“Well, that song was meaningless,” dryly drawls the voice of cartoon crackpot Dale Gribble after Get In Line, Barenaked Ladies’ poppy contribution to this cartoon companion CD. As usual, he’s got it backwards: BNL’s typically sunny pop offering is one of just a few original and worthy tunes here. Otherwise, this is just another so-so set of mixed-marriage cover tunes. You know the drill: country stars do rock tunes (Deana Carter tackles Tom Petty’s Free Falling) and vice versa (Sugar Ray’s Mark McGrath duets with Willie Nelson on Angel Flying Too Close To The Ground). Some work, Old 97’s cowpunk take on Marty Robbins’ El Paso; others, like Deana or Faith Hill’s glossy version of Piece Of My Heart, are aptly cartoonish. But none moreso than Mike Judge singing Red Sovine’s Teddy Bear in his Hank Hill voice. Speaking of meaningless.
Symphony No. 1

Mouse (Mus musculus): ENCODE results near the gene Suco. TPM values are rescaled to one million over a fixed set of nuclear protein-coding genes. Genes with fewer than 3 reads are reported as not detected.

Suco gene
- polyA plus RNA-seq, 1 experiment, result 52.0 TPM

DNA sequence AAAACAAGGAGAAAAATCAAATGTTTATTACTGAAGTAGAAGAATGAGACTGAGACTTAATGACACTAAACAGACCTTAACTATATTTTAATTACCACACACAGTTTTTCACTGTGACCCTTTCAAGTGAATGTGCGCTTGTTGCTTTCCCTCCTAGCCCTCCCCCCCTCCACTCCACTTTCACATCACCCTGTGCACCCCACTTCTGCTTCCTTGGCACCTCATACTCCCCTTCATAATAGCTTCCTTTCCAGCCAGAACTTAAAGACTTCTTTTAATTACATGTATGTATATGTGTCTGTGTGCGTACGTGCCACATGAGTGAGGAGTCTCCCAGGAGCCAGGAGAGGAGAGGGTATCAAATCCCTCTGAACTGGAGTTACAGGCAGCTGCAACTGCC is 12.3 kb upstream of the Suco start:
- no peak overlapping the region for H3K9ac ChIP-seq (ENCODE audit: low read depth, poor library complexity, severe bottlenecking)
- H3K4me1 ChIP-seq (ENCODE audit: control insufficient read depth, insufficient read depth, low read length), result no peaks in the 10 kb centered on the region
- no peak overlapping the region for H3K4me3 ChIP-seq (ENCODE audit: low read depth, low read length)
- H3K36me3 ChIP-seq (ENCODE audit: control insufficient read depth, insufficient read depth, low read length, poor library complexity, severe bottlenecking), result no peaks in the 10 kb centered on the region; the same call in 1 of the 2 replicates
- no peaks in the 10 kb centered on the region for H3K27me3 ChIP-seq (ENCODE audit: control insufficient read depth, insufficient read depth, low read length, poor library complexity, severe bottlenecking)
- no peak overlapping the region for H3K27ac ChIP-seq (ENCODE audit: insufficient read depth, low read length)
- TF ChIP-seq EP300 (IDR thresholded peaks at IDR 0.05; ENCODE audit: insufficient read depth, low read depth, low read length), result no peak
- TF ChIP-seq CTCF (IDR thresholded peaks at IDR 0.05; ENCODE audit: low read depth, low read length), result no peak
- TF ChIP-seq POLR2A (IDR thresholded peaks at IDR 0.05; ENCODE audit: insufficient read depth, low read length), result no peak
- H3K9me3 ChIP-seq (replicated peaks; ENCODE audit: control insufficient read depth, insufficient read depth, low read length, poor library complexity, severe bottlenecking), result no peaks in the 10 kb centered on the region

With his classical training and lounge lizard sensibilities, Joe Jackson the Pop Star was always a bit of an imposter. But since he resigned from the rock world a few years ago, he’s returned to his true roots in contemporary symphonic music — with impressive results. Like his last work Heaven & Hell, this 43-minute symphony straddles the fence between classical and pop. Musically, explains Jackson, this four-movement work’s themes parallel a journey through life — the chaotic simplicity of childhood, the exuberance of youth, the thoughtful period of maturity and the search for balance with age. But don’t let this high-falutin’ description intimidate you. Even to an unsophisticated ear like mine, it’s still an intriguing, well-crafted composition that bears Jackson’s unmistakable melodic stamp and wit. He may not Look Sharp anymore, but he sounds as sharp as ever.